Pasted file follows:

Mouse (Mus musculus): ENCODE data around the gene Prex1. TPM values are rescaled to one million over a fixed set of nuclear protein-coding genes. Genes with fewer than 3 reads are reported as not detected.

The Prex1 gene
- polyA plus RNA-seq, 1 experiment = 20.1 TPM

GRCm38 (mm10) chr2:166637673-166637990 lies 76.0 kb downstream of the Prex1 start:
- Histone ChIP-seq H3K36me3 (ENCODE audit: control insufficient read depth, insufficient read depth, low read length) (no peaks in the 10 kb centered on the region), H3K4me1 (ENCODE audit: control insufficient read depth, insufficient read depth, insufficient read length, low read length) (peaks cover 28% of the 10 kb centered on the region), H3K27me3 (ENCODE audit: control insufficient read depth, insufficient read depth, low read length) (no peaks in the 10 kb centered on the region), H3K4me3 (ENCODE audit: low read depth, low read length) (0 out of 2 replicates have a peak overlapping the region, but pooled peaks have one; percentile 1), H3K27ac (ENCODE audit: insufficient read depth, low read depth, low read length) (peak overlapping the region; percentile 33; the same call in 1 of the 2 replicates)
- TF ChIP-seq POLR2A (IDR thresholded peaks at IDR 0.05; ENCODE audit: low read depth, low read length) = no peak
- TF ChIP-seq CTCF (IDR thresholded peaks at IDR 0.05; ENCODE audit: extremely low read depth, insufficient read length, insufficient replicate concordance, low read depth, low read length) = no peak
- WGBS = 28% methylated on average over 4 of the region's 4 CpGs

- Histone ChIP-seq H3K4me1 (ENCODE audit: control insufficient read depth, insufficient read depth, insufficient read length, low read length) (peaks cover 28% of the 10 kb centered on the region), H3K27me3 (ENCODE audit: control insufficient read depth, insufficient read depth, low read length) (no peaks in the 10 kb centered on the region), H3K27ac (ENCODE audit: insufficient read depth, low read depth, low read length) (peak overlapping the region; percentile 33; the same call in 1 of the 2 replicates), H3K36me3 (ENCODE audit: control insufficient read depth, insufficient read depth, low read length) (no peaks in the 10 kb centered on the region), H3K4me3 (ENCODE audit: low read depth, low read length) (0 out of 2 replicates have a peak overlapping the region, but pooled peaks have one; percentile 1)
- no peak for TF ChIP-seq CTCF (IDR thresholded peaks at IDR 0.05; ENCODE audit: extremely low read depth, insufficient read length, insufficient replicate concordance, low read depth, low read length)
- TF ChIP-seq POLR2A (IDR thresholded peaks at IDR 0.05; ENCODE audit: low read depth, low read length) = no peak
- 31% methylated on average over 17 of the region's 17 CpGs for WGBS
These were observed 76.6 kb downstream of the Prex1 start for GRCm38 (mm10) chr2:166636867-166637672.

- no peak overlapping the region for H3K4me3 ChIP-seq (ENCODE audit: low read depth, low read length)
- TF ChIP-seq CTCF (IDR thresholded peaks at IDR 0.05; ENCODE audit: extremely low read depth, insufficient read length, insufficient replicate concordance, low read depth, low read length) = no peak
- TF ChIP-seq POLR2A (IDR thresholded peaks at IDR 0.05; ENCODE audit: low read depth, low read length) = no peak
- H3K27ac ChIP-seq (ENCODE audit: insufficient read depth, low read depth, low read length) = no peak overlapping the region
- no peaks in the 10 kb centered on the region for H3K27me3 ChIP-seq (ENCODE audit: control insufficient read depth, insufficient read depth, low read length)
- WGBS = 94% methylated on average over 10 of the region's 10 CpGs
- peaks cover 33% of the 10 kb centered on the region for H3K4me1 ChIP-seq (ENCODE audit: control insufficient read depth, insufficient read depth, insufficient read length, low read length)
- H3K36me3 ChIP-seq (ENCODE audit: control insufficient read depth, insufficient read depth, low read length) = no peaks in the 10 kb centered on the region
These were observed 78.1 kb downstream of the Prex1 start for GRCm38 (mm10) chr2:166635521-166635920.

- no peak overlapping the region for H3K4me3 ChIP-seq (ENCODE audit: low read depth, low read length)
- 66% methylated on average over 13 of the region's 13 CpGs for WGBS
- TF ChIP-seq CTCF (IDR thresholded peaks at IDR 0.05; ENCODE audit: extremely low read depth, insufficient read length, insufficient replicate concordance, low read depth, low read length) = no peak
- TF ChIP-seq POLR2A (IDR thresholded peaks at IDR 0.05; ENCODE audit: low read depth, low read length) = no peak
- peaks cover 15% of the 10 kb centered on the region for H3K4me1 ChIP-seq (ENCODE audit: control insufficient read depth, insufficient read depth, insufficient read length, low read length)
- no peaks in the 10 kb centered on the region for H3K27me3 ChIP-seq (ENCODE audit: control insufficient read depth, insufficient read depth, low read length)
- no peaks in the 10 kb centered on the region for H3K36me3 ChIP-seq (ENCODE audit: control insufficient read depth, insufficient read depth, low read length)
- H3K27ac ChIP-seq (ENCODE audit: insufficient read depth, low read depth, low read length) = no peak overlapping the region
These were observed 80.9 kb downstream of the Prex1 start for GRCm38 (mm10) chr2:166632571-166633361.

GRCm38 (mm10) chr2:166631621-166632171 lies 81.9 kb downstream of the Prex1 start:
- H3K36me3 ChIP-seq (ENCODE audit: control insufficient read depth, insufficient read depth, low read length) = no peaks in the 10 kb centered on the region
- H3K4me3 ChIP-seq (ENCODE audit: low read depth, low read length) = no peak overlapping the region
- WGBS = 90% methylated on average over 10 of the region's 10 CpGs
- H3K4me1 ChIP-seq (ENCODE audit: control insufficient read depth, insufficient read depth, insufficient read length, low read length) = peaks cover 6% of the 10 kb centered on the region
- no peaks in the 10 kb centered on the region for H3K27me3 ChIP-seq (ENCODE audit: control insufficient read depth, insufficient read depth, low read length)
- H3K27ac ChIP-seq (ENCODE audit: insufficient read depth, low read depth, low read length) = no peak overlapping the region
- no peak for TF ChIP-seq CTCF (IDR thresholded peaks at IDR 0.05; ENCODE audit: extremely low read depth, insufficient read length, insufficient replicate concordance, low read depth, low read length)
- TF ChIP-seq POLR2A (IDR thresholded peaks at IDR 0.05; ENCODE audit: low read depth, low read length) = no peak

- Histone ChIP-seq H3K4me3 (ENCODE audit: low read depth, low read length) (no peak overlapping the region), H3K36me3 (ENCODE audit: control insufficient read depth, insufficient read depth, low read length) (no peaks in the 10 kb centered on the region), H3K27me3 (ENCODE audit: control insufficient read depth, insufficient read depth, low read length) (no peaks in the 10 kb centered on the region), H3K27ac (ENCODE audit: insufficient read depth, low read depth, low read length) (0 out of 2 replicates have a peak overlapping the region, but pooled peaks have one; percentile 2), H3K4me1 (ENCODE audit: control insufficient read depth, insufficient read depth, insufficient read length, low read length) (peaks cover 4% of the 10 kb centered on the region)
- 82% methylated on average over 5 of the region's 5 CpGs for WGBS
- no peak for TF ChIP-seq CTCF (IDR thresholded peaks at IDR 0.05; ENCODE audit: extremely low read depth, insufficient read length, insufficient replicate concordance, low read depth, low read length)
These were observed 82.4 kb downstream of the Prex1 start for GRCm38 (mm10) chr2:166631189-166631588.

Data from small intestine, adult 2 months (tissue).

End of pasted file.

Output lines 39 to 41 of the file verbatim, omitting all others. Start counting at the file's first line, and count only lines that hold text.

- no peak for TF ChIP-seq CTCF (IDR thresholded peaks at IDR 0.05; ENCODE audit: extremely low read depth, insufficient read length, insufficient replicate concordance, low read depth, low read length)
- TF ChIP-seq POLR2A (IDR thresholded peaks at IDR 0.05; ENCODE audit: low read depth, low read length) = no peak

- Histone ChIP-seq H3K4me3 (ENCODE audit: low read depth, low read length) (no peak overlapping the region), H3K36me3 (ENCODE audit: control insufficient read depth, insufficient read depth, low read length) (no peaks in the 10 kb centered on the region), H3K27me3 (ENCODE audit: control insufficient read depth, insufficient read depth, low read length) (no peaks in the 10 kb centered on the region), H3K27ac (ENCODE audit: insufficient read depth, low read depth, low read length) (0 out of 2 replicates have a peak overlapping the region, but pooled peaks have one; percentile 2), H3K4me1 (ENCODE audit: control insufficient read depth, insufficient read depth, insufficient read length, low read length) (peaks cover 4% of the 10 kb centered on the region)